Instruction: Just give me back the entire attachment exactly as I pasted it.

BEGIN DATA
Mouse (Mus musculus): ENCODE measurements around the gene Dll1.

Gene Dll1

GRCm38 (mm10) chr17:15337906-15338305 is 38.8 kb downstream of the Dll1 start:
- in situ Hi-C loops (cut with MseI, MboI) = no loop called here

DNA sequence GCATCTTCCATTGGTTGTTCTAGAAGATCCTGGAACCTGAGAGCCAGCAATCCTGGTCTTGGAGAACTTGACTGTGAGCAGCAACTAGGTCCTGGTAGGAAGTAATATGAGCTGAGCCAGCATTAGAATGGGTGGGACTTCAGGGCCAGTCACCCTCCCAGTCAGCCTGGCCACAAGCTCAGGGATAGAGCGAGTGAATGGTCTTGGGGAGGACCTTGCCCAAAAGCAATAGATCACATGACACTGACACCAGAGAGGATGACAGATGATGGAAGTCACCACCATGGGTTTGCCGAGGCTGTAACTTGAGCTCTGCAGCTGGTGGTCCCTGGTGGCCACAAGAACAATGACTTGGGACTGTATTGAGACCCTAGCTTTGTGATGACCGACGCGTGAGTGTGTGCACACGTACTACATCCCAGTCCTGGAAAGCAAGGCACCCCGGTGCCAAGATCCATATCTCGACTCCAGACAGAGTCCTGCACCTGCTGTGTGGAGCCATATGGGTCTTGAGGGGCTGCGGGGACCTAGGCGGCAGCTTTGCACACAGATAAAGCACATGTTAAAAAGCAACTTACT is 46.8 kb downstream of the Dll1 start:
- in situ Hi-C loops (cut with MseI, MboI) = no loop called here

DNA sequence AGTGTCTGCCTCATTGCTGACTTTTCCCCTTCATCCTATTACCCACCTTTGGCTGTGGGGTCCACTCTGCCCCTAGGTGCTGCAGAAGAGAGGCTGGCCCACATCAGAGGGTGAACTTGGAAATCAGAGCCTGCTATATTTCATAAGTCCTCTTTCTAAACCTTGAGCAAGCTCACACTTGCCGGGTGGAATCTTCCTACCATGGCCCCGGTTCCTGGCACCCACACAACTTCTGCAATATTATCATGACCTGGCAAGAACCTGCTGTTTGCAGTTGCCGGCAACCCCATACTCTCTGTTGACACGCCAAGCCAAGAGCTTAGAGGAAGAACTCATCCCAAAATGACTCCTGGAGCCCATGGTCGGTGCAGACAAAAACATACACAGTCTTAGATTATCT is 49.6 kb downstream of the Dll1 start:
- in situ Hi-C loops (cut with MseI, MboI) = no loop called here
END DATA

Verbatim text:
Mouse (Mus musculus): ENCODE measurements around the gene Dll1.

Gene Dll1

GRCm38 (mm10) chr17:15337906-15338305 is 38.8 kb downstream of the Dll1 start:
- in situ Hi-C loops (cut with MseI, MboI) = no loop called here

DNA sequence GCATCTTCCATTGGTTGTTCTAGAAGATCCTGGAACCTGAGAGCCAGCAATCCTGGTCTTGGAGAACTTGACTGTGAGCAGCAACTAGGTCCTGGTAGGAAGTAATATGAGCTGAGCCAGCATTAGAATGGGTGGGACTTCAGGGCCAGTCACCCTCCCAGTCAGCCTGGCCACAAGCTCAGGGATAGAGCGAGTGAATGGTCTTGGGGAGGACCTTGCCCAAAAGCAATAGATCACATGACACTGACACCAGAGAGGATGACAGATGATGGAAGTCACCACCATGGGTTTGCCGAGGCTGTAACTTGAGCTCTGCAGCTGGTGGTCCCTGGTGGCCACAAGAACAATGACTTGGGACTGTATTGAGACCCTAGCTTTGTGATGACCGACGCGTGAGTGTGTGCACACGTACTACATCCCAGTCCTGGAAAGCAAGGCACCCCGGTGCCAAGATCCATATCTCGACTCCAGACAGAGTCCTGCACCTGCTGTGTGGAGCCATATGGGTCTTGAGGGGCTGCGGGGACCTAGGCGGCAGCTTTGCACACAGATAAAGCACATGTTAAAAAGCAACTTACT is 46.8 kb downstream of the Dll1 start:
- in situ Hi-C loops (cut with MseI, MboI) = no loop called here

DNA sequence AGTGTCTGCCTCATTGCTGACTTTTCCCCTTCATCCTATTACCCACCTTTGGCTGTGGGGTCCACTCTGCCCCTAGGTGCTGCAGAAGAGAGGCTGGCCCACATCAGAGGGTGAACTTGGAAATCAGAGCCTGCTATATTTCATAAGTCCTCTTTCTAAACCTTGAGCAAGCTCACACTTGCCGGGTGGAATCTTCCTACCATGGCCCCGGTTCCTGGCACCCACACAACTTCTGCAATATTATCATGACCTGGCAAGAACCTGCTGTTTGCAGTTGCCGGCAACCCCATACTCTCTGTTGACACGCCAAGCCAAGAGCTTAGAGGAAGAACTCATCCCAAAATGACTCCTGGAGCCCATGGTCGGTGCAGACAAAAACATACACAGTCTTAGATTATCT is 49.6 kb downstream of the Dll1 start:
- in situ Hi-C loops (cut with MseI, MboI) = no loop called here